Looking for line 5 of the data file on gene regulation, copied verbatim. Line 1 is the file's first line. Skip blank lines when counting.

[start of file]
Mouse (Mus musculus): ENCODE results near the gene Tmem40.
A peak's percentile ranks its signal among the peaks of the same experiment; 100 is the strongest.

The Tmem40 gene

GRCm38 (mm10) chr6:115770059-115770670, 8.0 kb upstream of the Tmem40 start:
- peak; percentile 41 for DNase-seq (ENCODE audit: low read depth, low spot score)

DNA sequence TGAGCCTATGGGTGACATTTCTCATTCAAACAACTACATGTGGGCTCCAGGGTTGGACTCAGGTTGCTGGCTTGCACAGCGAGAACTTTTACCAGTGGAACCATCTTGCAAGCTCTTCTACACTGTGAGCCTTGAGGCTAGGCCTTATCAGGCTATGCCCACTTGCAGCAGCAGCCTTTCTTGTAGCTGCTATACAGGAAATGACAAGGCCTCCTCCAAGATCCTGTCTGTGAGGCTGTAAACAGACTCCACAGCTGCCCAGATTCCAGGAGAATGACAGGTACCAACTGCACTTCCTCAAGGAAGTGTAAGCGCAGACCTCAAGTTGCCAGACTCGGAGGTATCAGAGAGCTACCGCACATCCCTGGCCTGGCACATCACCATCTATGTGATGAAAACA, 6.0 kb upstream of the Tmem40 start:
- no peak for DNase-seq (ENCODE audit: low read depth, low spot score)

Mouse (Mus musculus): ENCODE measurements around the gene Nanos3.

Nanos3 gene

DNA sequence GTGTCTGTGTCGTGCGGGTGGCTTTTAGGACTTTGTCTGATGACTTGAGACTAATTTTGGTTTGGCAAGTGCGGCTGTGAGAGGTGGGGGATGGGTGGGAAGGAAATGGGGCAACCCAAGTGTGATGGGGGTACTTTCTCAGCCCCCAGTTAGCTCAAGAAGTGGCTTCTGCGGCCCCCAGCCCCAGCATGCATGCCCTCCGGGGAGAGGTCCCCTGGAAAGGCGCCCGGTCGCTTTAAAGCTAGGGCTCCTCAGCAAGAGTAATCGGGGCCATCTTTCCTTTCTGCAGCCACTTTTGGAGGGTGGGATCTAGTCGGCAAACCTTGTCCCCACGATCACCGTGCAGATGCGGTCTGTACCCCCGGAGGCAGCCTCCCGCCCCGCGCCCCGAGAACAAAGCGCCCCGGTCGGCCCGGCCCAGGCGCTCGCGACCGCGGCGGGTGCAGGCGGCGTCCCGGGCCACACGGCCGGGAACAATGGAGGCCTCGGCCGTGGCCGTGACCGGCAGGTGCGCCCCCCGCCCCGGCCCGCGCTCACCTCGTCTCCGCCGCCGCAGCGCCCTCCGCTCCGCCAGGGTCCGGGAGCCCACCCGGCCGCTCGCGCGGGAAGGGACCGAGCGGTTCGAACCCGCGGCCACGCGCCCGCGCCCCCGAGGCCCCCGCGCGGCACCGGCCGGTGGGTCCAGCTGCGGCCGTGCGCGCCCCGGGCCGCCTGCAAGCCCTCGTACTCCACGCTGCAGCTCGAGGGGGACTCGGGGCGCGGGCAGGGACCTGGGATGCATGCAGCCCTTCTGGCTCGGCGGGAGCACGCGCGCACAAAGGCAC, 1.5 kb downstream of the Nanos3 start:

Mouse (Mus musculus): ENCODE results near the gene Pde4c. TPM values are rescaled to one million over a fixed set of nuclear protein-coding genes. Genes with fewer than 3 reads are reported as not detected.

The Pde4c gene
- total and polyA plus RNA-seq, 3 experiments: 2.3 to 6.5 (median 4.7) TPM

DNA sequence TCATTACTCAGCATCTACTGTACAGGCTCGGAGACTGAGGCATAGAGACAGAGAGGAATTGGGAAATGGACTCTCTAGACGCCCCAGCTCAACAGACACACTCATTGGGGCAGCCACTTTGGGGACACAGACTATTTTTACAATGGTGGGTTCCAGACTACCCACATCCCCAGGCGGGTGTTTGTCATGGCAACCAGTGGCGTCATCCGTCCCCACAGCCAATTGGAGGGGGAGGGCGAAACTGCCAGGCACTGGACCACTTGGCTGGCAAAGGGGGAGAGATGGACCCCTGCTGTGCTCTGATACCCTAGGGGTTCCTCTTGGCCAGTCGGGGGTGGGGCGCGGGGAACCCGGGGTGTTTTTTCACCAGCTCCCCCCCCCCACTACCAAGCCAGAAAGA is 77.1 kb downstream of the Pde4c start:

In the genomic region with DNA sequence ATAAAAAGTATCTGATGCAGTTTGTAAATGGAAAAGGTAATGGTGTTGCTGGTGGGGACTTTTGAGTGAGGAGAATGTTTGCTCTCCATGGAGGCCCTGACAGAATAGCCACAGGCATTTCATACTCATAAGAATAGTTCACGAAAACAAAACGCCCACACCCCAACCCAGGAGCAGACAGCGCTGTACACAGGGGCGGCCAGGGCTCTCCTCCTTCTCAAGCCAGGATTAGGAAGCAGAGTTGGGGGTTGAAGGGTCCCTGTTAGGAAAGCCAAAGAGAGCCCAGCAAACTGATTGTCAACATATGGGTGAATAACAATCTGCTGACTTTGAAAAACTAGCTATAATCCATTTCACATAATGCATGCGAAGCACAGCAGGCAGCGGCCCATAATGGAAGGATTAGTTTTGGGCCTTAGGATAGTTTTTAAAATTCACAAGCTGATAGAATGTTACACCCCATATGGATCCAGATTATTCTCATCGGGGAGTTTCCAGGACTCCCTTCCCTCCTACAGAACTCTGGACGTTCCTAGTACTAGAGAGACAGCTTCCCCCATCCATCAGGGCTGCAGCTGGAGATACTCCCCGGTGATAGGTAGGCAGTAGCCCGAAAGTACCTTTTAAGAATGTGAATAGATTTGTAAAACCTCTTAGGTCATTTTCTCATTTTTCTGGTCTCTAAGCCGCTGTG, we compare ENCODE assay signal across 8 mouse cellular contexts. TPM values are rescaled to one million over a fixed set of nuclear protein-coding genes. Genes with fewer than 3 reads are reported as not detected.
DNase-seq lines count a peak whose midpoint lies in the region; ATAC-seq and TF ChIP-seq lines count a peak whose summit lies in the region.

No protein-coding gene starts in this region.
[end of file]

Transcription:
- peak; percentile 41 for DNase-seq (ENCODE audit: low read depth, low spot score)